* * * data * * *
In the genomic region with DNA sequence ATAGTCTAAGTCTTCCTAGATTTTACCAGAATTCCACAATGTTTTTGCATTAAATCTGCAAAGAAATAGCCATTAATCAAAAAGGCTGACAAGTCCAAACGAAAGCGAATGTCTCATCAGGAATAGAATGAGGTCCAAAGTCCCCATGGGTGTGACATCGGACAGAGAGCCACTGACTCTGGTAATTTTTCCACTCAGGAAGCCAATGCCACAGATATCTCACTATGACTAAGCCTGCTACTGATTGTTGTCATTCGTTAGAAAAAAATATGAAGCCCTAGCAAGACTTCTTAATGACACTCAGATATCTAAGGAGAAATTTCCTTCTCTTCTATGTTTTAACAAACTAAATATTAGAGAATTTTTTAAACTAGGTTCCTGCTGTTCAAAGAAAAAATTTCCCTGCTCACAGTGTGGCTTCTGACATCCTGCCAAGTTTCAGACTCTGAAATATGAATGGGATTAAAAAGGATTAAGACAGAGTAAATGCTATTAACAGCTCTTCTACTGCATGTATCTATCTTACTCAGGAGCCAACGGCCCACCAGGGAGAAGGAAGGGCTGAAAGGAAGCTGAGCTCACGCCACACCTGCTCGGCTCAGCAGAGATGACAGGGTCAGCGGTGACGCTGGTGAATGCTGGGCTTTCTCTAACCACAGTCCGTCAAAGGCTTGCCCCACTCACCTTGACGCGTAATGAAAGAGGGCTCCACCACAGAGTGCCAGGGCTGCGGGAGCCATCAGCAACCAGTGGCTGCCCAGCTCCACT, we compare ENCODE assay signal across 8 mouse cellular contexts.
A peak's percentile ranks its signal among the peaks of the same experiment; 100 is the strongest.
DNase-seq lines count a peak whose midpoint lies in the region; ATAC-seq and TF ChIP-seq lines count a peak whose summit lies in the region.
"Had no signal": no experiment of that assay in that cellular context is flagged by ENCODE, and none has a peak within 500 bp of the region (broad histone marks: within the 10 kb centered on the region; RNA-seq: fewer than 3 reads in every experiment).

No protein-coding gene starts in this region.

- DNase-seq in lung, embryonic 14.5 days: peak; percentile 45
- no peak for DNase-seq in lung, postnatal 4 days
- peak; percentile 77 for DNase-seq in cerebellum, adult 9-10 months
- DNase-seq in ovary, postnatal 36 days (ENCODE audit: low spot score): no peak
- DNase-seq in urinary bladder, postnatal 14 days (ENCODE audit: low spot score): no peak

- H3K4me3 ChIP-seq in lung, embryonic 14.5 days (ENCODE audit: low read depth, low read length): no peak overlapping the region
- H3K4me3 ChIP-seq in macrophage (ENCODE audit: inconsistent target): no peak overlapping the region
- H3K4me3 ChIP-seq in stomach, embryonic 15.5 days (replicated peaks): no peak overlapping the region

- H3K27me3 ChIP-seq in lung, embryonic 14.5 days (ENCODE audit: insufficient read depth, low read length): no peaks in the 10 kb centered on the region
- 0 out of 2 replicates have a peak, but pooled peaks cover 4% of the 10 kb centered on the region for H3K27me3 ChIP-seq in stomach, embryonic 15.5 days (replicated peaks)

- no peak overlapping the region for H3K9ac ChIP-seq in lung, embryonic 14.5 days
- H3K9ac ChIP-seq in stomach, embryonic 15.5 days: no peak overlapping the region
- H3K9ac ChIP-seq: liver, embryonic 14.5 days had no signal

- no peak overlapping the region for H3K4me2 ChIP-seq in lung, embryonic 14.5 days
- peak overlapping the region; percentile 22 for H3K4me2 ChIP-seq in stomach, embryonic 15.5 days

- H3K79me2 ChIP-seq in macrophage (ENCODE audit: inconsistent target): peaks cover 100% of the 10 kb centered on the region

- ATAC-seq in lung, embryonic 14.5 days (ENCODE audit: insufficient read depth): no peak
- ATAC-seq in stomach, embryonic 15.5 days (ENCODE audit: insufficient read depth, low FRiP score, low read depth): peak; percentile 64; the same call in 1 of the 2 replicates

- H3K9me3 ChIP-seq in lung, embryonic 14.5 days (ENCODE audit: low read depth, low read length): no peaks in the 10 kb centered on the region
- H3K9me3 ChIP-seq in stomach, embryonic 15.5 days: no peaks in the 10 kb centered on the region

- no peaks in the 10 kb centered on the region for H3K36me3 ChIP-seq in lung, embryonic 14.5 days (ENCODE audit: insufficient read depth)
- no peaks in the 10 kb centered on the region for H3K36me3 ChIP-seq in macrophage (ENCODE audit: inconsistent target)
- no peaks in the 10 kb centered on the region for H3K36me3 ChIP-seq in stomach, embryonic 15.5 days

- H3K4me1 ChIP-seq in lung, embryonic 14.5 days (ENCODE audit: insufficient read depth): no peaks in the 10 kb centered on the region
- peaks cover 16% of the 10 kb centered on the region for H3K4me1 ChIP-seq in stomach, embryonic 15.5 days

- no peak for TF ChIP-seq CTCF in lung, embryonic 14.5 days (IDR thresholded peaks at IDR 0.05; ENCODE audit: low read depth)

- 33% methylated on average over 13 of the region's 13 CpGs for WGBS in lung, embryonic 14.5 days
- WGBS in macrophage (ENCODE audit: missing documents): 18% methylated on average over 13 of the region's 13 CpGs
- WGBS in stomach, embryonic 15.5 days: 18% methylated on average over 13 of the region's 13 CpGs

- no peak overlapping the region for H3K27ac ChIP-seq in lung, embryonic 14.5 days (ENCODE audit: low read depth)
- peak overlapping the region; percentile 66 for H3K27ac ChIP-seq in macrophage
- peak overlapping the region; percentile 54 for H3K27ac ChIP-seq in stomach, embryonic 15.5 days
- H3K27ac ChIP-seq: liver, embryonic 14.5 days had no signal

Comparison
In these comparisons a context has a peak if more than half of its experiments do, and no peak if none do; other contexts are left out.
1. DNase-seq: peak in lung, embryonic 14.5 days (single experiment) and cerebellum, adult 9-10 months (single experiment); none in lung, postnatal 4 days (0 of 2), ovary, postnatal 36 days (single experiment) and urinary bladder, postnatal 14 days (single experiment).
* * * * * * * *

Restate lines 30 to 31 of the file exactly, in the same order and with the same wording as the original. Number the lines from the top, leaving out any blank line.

- peaks cover 16% of the 10 kb centered on the region for H3K4me1 ChIP-seq in stomach, embryonic 15.5 days

- no peak for TF ChIP-seq CTCF in lung, embryonic 14.5 days (IDR thresholded peaks at IDR 0.05; ENCODE audit: low read depth)